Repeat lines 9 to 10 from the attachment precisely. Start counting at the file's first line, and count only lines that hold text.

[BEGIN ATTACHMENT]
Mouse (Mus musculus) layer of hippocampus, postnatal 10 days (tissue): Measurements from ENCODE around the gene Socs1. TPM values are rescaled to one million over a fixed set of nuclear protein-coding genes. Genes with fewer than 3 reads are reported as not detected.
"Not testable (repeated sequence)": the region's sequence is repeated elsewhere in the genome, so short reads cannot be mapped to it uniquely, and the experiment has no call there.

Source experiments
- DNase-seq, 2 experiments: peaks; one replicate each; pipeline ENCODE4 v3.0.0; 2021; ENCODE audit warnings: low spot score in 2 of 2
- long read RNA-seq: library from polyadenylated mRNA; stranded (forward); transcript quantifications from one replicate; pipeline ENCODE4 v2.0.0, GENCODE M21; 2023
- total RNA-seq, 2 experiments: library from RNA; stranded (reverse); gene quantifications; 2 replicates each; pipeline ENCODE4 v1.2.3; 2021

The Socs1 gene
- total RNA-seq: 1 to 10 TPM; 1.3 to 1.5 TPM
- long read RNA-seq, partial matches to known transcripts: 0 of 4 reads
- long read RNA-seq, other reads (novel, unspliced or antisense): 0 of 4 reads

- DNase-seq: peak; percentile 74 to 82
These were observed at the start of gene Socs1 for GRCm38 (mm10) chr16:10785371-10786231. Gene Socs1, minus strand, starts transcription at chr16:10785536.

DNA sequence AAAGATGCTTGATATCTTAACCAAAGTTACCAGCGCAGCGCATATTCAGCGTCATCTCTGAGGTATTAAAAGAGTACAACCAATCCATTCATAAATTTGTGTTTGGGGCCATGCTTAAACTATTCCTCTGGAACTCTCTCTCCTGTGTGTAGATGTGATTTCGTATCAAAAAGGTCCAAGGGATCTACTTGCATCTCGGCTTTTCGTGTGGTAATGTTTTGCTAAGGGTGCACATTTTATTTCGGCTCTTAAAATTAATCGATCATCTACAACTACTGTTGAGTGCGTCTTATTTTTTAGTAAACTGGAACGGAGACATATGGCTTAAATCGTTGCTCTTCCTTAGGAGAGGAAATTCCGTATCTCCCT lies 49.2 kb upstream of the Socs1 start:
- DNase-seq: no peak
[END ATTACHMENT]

- long read RNA-seq, partial matches to known transcripts: 0 of 4 reads
- long read RNA-seq, other reads (novel, unspliced or antisense): 0 of 4 reads